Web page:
Merseyside: Labour’s reliable fortress
Here’s an area of the country with a very high chance of absolutely no constituencies changing hands at the election.
Merseyside has settled – some might say ossified – into a distribution of seats that could look exactly the same the day after the election as the day before.
I don’t expect Labour to lose any of its 13 seats. The coalition government is almost universally disliked on Merseyside. Even Alison McGovern will be safe in Wirral South, despite her majority of just 531:
I say the coalition is almost universally disliked, for this is not a part of the UK that is wholly alien to other parties.
In 2010 the Liberal Democrats won one seat, as did the Conservatives. And there’s a possibility that both will do so again in 2015.
The Lib Dems’ John Pugh will almost certainly hold on to his seat in Southport, where he currently has a majority of 6,024. The Tories came second in 2010, but this is not a seat they are targeting. If the Lib Dem vote collapses anywhere it won’t be towards the Conservatives.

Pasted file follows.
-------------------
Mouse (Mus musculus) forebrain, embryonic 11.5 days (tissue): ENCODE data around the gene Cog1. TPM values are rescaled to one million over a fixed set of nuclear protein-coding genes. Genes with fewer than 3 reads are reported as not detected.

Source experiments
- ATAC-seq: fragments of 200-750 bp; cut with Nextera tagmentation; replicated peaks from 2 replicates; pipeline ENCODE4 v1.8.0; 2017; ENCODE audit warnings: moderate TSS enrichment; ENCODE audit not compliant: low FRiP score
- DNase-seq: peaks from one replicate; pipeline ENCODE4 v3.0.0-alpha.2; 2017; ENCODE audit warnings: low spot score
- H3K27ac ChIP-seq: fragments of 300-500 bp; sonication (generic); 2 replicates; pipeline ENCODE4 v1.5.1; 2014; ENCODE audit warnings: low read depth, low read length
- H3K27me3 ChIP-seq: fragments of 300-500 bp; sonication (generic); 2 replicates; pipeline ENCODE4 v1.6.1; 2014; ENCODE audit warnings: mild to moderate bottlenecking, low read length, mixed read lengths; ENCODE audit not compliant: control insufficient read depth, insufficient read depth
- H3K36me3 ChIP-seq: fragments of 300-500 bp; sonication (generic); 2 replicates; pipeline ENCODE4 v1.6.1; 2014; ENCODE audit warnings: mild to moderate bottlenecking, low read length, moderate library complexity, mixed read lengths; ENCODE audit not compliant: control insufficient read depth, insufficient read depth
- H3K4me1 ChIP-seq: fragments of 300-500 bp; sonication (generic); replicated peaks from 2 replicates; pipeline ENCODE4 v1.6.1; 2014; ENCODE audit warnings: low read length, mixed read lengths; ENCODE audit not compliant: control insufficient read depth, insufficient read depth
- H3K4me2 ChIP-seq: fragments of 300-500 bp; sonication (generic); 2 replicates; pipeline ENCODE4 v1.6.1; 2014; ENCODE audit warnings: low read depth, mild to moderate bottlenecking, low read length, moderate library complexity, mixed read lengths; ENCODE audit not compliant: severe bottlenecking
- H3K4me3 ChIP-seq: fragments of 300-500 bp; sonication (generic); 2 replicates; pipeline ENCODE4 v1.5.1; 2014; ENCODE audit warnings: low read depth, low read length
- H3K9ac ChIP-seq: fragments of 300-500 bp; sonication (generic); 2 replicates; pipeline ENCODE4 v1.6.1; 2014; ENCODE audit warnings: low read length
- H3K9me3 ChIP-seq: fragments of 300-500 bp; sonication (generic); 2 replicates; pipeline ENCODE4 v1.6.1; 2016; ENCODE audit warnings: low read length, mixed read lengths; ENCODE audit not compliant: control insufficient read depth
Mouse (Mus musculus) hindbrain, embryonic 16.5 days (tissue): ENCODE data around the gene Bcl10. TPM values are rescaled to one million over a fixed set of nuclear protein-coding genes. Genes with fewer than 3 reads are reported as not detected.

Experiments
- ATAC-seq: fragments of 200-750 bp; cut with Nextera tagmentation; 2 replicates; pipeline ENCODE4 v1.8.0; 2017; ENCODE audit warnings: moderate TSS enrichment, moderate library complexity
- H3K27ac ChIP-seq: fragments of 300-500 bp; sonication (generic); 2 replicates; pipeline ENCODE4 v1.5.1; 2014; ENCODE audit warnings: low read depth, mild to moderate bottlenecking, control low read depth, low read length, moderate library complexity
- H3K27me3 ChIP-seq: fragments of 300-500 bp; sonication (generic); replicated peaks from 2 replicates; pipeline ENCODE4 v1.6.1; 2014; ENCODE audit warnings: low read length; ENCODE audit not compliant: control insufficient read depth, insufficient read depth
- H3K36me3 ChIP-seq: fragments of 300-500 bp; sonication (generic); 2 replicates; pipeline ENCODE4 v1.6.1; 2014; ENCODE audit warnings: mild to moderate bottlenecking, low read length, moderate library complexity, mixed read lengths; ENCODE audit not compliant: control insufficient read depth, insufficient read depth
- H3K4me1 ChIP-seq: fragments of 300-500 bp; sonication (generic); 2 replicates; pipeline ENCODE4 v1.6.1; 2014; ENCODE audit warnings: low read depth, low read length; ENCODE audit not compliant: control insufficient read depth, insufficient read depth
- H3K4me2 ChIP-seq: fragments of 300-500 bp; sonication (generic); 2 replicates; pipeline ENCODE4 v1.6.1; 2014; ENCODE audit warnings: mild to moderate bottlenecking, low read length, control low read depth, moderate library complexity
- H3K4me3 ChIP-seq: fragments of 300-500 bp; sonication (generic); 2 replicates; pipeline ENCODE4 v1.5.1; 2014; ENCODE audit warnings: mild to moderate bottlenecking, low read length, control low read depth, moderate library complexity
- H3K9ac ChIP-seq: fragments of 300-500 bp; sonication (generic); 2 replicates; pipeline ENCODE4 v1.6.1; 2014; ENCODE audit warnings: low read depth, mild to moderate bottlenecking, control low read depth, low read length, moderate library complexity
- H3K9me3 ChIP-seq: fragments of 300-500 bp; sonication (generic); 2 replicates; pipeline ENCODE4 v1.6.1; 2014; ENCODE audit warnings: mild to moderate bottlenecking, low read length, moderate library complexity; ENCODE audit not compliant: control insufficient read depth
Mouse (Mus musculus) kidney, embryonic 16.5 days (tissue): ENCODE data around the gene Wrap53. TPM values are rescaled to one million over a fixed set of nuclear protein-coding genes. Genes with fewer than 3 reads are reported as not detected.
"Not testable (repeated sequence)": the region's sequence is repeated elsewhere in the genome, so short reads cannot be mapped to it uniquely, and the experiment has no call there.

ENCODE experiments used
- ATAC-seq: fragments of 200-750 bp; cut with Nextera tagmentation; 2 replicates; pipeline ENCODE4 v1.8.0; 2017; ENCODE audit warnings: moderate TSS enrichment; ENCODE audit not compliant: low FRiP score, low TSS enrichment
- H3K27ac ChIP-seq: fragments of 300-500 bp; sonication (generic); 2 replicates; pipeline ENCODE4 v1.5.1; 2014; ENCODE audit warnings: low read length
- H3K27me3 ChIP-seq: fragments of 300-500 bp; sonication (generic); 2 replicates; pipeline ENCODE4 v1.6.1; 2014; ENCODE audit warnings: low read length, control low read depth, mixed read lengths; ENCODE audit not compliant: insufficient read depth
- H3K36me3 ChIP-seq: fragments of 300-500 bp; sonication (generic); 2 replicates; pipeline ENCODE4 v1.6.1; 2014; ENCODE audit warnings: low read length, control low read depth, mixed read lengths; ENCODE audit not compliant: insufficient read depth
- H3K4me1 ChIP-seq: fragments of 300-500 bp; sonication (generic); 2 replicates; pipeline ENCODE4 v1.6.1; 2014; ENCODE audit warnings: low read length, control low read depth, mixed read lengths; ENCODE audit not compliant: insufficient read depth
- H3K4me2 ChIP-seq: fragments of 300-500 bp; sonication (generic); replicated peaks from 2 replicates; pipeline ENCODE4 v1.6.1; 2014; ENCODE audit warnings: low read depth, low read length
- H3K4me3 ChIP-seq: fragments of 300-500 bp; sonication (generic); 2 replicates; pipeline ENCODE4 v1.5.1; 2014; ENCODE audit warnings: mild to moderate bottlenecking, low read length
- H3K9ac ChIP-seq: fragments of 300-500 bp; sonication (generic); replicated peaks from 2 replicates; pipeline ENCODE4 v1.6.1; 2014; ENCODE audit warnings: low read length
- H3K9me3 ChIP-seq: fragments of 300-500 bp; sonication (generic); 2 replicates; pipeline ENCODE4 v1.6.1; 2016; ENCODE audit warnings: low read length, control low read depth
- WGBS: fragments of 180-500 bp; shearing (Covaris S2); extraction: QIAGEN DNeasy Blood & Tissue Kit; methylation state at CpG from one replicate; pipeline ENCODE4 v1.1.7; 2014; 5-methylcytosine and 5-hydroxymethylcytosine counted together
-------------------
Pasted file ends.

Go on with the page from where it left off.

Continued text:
The one constituency that may see a change is Wirral West, the seat of Tory employment minister Esther McVey. She has a majority of 2,436, and would lose on a swing to Labour of 3.1%. It’s the sort of constituency that would fall to a resurgent Labour party set to form the next government. But we’re no longer looking at that kind of Labour party, which means McVey may cling on. Her personal association with some of the coalition’s most controversial policies, however, may prompt a larger swing against her than elsewhere in the country, and she won’t want to take anything for granted. She will certainly fight a very tough campaign.
Her re-election would almost certainly mean no seats whatsoever would change hands in Merseyside. The static nature of politics in this region is reflected in its key election statistics:
Number of marginals: 3, or 20% of total
Number of ultra-marginals: 1, or 6.7%
Conservative targets: 1
Labour targets: 1
Liberal Democrat targets: 0
The Green party will talk up its chances of becoming the “official” Labour opposition in Liverpool, but there is no likelihood of it winning any seats. The same goes for Ukip, for whom this metropolitan-heavy region can reap no rewards.